Fluorescent imaging of HeLa cell. Credit: National Institute for Materials Science (NIMS)
Japanese researchers have successfully developed the world’s first imaging method for visualising the behaviour of nicotine-adenine dinucleotide derivative (NAD(P)H), a key coenzyme, inside cells. This feat could ultimately facilitate the diagnosis of cancer and liver dysfunction and help to elucidate the mechanisms of neurological disorders.
A Japanese research team led by Drs. Hirokazu Komatsu and Katsuhiko Ariga of the International Center for Materials Nanoarchitectonics, in collaboration with Professors Yutaka Shido and Kotaro Oka of Keio University, have developed the world’s first method for visualising the coenzyme nicotine-adenine dinucleotide derivative (NAD(P)H) inside cells.
Fluorescent imaging – used to identify and visualise cellular components by attaching a fluorescent substance – is an effective method for exploring vital phenomena. Until now, however, the development of a method for visualising NAD(P)H, which plays a key role in various vital phenomena and diseases, has proven elusive due to the low reactivity of NAD(P)H to fluorescent substances.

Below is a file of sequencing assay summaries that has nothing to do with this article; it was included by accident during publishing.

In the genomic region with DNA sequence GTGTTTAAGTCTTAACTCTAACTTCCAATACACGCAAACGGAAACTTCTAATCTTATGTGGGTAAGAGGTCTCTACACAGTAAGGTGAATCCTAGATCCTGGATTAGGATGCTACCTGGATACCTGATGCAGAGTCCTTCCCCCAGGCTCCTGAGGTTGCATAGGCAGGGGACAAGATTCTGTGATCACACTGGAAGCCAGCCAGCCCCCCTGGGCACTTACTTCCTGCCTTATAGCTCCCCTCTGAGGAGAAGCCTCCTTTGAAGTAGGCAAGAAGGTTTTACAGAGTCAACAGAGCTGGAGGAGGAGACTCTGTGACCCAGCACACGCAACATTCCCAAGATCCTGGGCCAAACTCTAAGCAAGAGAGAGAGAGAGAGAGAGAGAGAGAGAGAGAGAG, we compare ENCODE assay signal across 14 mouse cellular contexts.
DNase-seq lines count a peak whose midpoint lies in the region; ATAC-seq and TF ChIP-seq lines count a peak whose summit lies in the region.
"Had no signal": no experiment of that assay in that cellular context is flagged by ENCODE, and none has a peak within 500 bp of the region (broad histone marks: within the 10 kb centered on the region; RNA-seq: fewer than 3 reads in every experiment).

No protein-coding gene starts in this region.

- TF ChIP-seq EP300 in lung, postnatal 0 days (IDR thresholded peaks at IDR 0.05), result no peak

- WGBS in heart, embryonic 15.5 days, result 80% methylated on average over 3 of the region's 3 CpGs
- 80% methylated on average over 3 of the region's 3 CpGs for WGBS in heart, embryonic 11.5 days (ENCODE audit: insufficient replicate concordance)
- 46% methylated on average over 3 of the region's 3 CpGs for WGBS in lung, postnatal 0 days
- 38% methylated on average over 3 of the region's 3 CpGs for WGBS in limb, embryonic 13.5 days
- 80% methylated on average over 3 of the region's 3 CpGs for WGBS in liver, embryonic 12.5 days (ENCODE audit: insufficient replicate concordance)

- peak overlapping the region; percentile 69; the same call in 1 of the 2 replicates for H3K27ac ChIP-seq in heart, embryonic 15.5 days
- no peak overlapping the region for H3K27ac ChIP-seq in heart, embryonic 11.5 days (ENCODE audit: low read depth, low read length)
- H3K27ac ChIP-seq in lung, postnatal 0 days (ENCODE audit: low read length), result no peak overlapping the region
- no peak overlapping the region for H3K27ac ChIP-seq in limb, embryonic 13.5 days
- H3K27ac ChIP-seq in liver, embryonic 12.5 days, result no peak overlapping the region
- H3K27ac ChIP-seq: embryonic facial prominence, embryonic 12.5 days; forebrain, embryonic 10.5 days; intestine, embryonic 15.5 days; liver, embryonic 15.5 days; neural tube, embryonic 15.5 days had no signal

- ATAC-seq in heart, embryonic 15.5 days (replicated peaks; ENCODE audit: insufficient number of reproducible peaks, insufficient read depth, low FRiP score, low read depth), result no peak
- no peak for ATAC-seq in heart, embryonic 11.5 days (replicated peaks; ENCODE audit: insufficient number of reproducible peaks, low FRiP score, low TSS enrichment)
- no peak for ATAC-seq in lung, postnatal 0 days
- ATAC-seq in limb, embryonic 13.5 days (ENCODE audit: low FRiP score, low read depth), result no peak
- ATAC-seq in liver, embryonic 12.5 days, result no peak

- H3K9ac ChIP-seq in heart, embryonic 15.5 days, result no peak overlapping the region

The research group succeeded in developing a new fluorescent probe that specifically reacts with NAD(P)H, and achieved fluorescent imaging of NAD(P)H for the first time in the world, through the combined use of the new probe and an artificial promoter capable of promoting reactivity.
The new NADH imaging method could be used for various purposes, including: promoting early detection and supporting cancer treatment by detecting NADH leakage from invasive cancers; diagnosing liver dysfunction by detecting excessive NADH caused by cirrhosis of the liver; and elucidating the lack of NADH in patients with brain or neurological diseases such as Alzheimer’s Disease, depression, and Parkinson’s Disease. The new method will also prove of great value in other life sciences research.
Provided by National Institute for Materials Science